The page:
Wednesday, December 21, 2016

Sailor's superstitions

Superstitious 

by Stevie Wonder

Very superstitious, writing on the wall
Very superstitious, ladders bout' to fall
Thirteen month old baby, broke the lookin' glass 
Seven years of bad luck, the good things in your past
When you believe in things that you don't understand
Then you suffer
Superstition ain't the way

superstition
ˌsuːpəˈstɪʃ(ə)n,ˌsjuː-/
noun
  1. excessively credulous belief in and reverence for the supernatural.
    • A widely held but irrational belief in supernatural influences, especially as leading to good or bad luck, or a practice based on such a belief.


I am not a particularly superstitious person, but I don't like to tempt the fates either. It is well known that sailors as a lot have been highly superstitious since taking to the seas over the centuries. Let's look at some of the beliefs and what their roots may have been. 


Bad Luck Omens


Renaming a boat

Boats that are christened develop a certain personality, and it is considered highly unlucky to rename a vessel. If one does rename the vessel, strict procedures must be followed to ensure the favour of the gods. I wrote an article about that on CoastalBoating.net.  Of course, it was believed that choosing a name that ends in "a" was bad luck in itself. I didn't know that when we chose the name "Aleria" but as we've been across the Atlantic three times and sailed for a full year, I am hopeful that the gods approved of our name choice and the ceremony we conducted.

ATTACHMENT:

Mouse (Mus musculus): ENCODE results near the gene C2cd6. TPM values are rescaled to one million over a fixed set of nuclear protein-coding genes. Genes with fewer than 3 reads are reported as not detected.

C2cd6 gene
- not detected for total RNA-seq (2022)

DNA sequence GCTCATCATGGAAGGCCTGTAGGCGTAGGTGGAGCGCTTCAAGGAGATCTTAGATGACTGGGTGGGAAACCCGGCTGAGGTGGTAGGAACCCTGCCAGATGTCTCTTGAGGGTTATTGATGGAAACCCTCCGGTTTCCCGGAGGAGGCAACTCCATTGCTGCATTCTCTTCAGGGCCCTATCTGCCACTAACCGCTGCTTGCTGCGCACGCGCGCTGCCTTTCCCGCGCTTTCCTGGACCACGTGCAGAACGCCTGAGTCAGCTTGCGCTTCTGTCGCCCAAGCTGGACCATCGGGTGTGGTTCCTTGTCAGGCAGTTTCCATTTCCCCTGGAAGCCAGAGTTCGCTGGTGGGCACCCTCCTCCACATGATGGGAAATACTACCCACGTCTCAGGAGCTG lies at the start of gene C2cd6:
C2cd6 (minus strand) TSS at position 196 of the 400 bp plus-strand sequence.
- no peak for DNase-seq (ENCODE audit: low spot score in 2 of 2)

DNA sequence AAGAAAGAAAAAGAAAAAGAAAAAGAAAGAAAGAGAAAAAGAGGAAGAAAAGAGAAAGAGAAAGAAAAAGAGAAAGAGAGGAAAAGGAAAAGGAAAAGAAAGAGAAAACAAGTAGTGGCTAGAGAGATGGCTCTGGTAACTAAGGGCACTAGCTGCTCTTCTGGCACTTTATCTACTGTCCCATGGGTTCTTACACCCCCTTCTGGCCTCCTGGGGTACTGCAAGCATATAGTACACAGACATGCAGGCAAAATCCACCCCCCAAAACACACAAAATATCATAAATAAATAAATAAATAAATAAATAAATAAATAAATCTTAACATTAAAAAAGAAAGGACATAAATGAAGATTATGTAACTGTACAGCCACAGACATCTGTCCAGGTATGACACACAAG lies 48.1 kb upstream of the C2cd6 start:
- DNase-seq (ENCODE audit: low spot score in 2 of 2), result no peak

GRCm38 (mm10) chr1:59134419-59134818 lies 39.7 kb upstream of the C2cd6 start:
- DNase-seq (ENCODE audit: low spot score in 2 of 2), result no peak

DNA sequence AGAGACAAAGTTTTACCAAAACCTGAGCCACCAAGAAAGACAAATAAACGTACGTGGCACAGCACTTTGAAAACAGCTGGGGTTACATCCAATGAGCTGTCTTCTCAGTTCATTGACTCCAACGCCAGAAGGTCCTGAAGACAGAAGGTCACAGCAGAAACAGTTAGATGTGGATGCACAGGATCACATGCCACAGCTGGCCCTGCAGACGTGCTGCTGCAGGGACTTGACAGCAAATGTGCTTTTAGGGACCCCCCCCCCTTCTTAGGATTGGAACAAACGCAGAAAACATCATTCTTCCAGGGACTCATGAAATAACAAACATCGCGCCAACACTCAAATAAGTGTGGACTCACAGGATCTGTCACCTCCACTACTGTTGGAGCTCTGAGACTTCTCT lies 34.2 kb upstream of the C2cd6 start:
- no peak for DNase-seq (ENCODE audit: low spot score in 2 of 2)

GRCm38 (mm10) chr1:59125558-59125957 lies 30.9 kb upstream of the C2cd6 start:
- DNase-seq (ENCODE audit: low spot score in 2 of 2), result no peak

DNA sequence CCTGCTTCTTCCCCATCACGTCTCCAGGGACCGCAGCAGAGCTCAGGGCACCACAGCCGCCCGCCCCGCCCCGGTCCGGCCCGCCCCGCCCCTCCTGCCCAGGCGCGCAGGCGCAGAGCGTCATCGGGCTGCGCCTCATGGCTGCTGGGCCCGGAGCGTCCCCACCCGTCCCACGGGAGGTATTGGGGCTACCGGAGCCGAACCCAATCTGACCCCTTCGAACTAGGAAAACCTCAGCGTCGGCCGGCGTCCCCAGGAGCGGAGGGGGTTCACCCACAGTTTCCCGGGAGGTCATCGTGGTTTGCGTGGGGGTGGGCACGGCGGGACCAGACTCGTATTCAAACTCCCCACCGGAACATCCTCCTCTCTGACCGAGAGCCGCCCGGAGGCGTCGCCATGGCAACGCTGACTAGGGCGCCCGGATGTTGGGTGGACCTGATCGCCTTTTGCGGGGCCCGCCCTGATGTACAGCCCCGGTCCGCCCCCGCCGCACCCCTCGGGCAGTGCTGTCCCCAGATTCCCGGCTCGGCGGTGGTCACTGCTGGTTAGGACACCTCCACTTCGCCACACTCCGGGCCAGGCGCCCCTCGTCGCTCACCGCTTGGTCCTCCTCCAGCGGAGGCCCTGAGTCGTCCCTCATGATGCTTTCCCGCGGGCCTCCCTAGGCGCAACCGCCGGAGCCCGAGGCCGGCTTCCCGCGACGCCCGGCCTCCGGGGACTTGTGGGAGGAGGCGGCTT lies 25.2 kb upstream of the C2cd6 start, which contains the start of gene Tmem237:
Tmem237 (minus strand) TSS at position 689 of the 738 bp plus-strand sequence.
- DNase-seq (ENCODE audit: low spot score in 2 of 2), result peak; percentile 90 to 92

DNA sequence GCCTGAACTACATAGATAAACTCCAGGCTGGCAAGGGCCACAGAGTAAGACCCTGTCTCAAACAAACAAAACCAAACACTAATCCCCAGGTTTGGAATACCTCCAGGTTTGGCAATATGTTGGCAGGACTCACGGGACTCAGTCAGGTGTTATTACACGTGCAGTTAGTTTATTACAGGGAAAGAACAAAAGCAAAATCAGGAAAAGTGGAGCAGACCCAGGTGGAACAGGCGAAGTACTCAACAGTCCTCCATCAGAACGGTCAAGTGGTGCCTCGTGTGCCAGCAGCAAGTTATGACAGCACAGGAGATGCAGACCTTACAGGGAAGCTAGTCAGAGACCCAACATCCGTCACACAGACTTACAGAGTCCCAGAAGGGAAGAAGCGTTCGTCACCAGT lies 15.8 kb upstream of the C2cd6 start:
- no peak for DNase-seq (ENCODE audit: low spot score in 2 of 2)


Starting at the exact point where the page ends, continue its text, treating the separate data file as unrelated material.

Jonah

A "Jonah" in sailing lore is a person who carries a jinx with bad luck that endangers the ship, based on the biblical story about Jonah. This person could be a sailor or a passenger. The idea of a Jonah aboard was brought up in the movie Master and Commander.

Jonah was commanded by God to go to the city of Nineveh to prophesize against their citizen's great wickedness. Jonah instead fled by going to Jaffa and sailing to Tarshish, which was in the opposite direction. A fierce storm arose and the sailors, realizing that it was no ordinary storm, discovered that Jonah was to blame. Jonah suggested that if he was thrown overboard the storm would cease. The sailors tried to dump cargo first but failed to calm the sea. When they threw Jonah overboard, the storm calmed. Jonah was swallowed by a big fish or whale in whose belly he miraculously spent three days and three nights. While in the fish, Jonah prayed to God and committed to what he had vowed to do. God commanded the fish to spew Jonah out, and so a superstition was born. 

Women and clergymen as passengers were considered to bring bad luck although there are many documented cases where the wives of captains sailed with them and even took on navigation duties. The extraordinary story of Mary Patten is one. 

Women on Board